The second issue was that the requirements for admission to OMF’s membership had changed little over the years. In the process, a candidate was required to pass four clearances[36] and complete a multi-part questionnaire. One question in the personal section of the application form was “Do your parents have any objection to your serving in the fellowship in Asia in a country other than your own?” IHQ stated the preference for new workers to have their parents’ approval (whether or not they were Christians) as they came forward for missionary service. A case came up for discussion for a candidate in relation to her parents’ attitude. Mr. Hsueh reflected that when he himself returned from the United States to Hong Kong to serve God full-time before his graduation, he faced his parents’ disappointment. However, their attitudes changed over time and they were later proud that their younger son had become a full-time pastor.[37] Many Chinese parents might oppose their children becoming missionaries, but would passively accept it as they were already adults. After further communication, IHQ consented that parental opposition was not considered a major hindrance to someone being accepted into membership.

Another challenge was the invitation of female members to join the HK Council. While attending a meeting in Hong Kong, J. O. Sanders, the General Director of OMF, suggested that more young members should join the Council to gain experience. In response, five names (two males and three females) were put forward for prayerful consideration. IHQ was concerned that the introduction of female council members would be out of line with OMF policy, as it was the practice to confine membership to men. Further, the inclusion of more than one female member was considered unwise due to the small number of Council members. In response, the HK Council considered it an advantage to include a female member, for instance, to interview and counsel women missionaries and potential women candidates from Hong Kong.[38] Two members, one male and one female, were shortlisted. After further exchanges, IHQ issued a memorandum stating there was no scriptural objection toward including women members, and also that such a precedence had already occurred in another Home Council. The HK Council was pleased with the official clearance, but they had one more hiccup to overcome regarding IHQ’s concern over the suitability of the proposed female candidate. The scrutiny and seemingly lack of trust from IHQ raised objections from some HK Council members. An official clearance was then given for HK Council to invite the female candidate to join the council. Between 1974 and 1995, the HK Council had five female members but with no more than one serving at a time.[39]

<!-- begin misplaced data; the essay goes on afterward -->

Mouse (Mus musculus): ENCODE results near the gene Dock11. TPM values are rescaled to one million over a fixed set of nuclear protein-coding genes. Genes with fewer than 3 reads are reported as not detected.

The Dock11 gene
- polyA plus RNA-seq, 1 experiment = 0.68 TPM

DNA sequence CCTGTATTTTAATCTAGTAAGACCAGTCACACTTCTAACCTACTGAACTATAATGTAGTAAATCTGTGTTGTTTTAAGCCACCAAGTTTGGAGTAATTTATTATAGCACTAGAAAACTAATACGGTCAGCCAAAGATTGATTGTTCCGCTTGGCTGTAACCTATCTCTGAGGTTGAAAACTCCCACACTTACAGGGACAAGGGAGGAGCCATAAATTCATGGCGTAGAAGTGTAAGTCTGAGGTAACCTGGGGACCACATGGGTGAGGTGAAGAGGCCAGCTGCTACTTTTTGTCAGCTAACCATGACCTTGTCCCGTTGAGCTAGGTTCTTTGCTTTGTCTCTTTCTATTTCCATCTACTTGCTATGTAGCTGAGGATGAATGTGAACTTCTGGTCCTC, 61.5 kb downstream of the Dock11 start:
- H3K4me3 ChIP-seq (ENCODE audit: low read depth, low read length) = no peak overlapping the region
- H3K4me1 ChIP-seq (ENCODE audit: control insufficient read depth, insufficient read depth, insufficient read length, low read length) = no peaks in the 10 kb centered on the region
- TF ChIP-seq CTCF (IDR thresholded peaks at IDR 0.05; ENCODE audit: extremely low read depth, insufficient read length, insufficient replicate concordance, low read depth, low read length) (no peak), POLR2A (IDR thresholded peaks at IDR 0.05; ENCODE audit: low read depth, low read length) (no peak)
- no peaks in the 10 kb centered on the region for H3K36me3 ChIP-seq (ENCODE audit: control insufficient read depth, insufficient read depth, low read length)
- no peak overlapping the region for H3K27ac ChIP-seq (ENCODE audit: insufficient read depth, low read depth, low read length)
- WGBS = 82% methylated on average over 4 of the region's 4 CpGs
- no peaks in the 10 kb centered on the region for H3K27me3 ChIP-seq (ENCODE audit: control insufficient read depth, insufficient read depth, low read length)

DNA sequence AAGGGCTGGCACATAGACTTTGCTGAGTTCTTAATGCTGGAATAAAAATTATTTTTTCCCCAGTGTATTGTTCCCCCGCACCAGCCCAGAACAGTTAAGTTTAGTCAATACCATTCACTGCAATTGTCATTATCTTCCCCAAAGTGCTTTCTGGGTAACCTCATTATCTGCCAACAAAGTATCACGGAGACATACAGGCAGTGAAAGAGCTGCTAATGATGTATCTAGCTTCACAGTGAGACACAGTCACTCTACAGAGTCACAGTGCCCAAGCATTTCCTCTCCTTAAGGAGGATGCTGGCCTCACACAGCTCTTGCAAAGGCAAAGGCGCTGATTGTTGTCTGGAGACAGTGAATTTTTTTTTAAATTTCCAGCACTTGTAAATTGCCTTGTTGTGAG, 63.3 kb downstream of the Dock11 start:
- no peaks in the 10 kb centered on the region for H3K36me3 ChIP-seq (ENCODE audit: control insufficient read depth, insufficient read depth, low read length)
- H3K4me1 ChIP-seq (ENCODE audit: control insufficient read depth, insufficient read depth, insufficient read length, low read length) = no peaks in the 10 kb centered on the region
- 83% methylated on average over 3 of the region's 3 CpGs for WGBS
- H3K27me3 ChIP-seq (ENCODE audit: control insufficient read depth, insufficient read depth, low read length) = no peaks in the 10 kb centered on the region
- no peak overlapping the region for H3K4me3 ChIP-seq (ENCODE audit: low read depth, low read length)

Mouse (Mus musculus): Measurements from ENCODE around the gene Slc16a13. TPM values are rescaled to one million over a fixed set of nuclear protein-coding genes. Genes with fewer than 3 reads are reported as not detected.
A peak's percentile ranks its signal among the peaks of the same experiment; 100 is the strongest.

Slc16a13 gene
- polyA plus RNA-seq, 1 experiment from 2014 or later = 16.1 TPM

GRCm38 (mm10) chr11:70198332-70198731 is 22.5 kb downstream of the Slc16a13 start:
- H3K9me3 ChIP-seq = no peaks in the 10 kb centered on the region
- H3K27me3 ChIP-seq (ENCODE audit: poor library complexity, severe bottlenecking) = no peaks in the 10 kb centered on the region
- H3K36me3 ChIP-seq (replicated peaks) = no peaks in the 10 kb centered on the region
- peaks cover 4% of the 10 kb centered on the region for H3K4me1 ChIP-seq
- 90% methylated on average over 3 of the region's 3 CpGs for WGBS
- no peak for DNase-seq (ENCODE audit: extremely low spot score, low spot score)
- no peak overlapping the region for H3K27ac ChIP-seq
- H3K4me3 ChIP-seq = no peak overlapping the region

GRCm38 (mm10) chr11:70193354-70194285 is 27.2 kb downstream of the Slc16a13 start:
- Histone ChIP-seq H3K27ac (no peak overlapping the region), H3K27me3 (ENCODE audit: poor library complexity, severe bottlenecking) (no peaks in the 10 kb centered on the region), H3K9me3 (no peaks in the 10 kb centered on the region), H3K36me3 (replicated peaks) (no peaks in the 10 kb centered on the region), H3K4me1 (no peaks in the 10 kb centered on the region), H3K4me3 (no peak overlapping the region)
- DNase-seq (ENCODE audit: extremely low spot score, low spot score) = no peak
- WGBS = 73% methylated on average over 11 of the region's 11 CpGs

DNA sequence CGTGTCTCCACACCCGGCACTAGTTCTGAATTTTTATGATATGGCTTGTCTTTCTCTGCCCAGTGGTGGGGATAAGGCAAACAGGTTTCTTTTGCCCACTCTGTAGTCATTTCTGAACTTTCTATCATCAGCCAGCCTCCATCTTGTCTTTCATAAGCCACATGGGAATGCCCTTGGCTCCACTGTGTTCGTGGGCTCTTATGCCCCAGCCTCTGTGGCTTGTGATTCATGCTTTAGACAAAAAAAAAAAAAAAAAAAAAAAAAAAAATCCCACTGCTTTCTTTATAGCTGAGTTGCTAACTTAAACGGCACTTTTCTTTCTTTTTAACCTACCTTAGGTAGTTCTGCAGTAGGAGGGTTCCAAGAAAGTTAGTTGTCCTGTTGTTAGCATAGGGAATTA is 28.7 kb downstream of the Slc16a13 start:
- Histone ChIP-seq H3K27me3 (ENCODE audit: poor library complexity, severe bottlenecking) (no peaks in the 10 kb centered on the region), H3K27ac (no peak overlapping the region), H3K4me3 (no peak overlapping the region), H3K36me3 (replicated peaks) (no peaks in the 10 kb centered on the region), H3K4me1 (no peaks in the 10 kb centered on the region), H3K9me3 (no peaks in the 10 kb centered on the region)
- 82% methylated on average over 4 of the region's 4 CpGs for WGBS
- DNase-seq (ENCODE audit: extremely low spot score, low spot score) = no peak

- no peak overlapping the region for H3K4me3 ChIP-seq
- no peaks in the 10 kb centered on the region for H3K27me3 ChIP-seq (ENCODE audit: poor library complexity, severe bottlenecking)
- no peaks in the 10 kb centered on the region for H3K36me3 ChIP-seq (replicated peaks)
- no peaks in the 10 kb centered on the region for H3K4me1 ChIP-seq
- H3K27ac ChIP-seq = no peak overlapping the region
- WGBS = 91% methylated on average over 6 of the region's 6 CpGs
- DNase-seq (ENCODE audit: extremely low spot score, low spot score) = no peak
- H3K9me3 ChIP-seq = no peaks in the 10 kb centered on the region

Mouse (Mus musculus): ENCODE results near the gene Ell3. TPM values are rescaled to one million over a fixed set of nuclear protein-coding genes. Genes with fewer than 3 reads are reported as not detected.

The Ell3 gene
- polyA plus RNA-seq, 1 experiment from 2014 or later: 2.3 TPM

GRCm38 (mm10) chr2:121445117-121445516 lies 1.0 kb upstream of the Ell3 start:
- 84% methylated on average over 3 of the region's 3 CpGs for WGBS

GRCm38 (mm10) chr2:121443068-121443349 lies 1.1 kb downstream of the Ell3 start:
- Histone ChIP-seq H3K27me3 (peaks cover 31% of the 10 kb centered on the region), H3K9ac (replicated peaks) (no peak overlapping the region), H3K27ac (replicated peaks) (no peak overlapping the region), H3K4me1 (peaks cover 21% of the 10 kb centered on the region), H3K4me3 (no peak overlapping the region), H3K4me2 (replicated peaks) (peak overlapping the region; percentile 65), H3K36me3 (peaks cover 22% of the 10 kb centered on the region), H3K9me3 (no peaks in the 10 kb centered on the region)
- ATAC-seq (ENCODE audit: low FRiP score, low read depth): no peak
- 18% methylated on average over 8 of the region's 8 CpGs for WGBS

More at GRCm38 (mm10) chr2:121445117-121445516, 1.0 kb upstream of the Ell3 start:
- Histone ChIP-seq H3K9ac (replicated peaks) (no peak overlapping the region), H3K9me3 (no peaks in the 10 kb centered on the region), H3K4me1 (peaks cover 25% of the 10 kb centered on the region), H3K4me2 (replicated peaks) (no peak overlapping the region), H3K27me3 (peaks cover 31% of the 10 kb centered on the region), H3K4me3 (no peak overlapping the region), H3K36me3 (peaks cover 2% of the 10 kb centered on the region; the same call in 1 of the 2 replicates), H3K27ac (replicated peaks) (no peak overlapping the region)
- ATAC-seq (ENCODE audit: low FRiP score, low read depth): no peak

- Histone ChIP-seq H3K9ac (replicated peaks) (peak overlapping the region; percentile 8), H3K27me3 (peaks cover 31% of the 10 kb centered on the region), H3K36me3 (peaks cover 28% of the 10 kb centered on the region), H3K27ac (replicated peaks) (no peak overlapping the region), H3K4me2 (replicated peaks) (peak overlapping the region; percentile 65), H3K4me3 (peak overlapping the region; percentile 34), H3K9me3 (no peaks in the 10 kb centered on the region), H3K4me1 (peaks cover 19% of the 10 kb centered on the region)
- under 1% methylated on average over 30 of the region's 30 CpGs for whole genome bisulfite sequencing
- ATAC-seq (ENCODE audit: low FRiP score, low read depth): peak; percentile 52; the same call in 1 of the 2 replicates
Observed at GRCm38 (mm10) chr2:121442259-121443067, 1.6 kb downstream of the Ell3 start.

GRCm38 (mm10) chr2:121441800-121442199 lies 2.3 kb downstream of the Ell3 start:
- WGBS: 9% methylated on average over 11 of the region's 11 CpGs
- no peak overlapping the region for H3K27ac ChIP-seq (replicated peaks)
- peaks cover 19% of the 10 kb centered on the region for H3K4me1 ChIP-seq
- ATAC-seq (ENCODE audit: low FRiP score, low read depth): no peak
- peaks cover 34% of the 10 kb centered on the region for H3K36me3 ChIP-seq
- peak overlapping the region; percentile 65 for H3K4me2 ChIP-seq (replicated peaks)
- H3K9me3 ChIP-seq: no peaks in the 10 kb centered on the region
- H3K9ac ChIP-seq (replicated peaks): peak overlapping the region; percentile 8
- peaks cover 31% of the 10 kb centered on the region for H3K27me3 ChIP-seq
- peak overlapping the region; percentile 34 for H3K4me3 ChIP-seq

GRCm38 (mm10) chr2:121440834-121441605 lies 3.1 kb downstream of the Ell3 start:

Fourth, a sharp difference in opinion occurred between the IHQ and the HK Council over the medical clearance of an applicant seeking to join missionary service. Considered physically fit to work in the missionary field by two local physicians (though one also recommended avoiding vigorous physical work), and with preliminary clearance from the IHQ Medical Officer, the HK Council officially welcomed the applicant. A turn of events occurred when the IHQ Medical Officer changed the recommendation to say that the applicant should not serve as a missionary, not only in the proposed field, but also in other fields of work. The proposal from the local doctor and HK Council member, Dr. Ng Yik (吳𦏵),[40] for further medical investigation was considered expensive and unnecessary. The HK Council wondered at which stage a decision was considered final, and requested an explanation for the change of opinion. Mr. Hsueh also tendered his resignation from the post of Honorary Secretary and requested IHQ to seek a Chairman or Home Director to carry out the full leadership responsibility within four months. The issue was resolved at a meeting attended by a group of IHQ Directors and Medical Officer giving green light to the application, with the condition that the candidate would work in an urban area where medical attention was more easily available.